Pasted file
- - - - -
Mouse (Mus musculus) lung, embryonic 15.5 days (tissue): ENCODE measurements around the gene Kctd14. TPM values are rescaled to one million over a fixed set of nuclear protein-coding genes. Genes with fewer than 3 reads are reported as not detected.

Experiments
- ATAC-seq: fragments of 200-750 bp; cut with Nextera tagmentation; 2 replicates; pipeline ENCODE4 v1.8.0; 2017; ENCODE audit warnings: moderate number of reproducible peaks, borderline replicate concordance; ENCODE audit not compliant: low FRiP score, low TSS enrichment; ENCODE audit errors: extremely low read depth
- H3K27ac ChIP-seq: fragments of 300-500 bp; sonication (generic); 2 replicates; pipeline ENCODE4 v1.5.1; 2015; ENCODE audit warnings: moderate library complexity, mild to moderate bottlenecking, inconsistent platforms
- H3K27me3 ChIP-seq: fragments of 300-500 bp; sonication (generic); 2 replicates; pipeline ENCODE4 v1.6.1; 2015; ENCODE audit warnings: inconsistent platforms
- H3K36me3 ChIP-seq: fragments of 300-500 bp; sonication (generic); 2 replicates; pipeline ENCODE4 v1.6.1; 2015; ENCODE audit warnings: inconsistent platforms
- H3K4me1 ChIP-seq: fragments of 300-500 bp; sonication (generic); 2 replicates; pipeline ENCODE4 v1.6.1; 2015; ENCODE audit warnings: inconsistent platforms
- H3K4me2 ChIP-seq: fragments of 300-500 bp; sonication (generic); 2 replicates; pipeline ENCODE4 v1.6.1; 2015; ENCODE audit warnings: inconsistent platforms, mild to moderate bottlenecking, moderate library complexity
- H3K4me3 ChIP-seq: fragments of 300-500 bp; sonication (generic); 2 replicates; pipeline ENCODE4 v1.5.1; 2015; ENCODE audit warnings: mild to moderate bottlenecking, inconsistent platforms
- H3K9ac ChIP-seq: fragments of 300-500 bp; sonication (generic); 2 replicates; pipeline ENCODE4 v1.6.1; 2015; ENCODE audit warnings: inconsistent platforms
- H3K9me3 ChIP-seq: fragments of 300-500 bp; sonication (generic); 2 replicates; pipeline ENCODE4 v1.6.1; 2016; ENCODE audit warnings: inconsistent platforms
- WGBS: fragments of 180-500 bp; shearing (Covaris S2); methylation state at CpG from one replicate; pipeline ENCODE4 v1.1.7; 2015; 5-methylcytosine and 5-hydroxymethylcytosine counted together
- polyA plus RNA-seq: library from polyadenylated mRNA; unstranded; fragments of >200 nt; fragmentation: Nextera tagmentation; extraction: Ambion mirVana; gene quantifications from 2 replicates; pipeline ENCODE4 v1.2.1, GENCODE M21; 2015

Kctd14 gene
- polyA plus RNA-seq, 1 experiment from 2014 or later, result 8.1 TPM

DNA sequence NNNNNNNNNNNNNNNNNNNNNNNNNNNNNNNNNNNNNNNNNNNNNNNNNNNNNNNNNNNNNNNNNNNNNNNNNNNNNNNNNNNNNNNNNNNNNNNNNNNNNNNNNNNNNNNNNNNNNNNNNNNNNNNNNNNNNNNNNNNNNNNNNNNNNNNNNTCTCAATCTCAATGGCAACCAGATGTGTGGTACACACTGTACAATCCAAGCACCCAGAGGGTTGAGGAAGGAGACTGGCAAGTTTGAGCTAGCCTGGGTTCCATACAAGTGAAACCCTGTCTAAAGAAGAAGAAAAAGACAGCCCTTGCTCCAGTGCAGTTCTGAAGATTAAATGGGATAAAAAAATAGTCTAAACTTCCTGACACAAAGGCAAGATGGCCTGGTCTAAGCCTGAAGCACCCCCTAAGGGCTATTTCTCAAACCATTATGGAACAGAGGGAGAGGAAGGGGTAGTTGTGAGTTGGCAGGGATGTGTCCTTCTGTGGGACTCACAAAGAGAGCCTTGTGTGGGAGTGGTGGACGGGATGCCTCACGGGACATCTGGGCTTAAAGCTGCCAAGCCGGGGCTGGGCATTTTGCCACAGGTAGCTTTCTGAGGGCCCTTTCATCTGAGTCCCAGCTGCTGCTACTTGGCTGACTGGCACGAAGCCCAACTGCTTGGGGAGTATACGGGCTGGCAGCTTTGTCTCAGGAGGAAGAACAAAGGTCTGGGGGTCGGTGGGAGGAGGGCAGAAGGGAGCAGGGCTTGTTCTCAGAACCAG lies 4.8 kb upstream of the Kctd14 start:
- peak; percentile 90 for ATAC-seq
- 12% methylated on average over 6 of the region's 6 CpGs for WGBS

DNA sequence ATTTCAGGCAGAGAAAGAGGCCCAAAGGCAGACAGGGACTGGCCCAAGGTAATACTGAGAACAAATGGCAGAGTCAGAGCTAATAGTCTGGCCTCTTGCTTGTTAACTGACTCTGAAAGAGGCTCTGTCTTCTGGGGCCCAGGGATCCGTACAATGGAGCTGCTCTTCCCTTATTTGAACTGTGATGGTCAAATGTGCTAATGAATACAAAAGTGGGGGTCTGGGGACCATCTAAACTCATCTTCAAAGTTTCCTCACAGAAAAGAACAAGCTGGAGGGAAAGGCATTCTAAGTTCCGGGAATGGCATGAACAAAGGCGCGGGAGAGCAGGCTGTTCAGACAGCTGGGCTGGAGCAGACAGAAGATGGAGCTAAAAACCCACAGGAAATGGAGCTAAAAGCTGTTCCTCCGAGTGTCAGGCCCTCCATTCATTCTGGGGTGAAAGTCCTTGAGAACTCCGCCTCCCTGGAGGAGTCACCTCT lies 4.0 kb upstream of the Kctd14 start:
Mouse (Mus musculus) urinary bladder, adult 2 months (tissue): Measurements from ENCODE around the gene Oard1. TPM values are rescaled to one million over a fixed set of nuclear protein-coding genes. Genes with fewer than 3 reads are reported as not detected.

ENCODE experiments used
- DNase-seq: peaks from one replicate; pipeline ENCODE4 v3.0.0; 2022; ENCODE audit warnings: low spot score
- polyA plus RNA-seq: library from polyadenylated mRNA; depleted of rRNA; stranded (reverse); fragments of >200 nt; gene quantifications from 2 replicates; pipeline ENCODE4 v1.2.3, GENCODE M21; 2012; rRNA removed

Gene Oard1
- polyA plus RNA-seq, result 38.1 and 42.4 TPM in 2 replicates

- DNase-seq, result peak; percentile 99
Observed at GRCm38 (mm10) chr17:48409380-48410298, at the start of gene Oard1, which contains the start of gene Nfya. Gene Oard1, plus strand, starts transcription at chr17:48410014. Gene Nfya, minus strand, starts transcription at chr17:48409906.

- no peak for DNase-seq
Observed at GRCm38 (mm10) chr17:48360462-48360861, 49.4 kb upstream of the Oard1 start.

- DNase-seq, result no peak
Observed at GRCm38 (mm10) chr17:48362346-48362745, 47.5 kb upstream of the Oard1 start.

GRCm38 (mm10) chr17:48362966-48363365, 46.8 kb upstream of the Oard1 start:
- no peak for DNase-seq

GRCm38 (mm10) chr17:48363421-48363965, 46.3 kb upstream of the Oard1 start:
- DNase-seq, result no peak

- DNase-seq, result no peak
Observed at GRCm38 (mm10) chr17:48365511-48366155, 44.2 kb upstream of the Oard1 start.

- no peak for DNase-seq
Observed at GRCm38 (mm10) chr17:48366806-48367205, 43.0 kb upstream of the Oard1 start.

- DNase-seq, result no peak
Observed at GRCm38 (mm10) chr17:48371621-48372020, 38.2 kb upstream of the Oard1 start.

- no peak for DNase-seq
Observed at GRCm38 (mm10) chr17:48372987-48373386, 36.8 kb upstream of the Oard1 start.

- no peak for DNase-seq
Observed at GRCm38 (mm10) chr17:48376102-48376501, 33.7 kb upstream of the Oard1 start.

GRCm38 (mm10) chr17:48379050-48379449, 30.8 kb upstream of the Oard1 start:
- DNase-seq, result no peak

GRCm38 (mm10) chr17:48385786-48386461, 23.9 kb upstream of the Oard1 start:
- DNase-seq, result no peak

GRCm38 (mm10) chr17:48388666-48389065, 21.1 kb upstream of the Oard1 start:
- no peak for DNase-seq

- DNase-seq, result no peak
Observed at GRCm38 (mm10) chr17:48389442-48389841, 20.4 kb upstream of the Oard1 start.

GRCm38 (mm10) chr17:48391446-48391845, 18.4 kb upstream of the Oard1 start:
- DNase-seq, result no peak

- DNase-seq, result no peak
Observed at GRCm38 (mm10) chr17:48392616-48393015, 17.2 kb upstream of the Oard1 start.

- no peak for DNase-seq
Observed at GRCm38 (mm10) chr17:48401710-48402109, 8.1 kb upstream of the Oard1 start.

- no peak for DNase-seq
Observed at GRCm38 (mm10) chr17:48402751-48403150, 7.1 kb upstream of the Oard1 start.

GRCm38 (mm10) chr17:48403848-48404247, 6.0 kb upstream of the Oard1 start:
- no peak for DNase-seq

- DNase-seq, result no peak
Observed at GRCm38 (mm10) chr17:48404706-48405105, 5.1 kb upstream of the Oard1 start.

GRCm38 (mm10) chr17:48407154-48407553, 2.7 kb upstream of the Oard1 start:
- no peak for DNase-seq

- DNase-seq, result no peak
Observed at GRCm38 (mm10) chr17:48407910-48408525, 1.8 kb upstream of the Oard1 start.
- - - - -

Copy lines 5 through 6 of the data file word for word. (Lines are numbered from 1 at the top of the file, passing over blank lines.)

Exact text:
- H3K27me3 ChIP-seq: fragments of 300-500 bp; sonication (generic); 2 replicates; pipeline ENCODE4 v1.6.1; 2015; ENCODE audit warnings: inconsistent platforms
- H3K36me3 ChIP-seq: fragments of 300-500 bp; sonication (generic); 2 replicates; pipeline ENCODE4 v1.6.1; 2015; ENCODE audit warnings: inconsistent platforms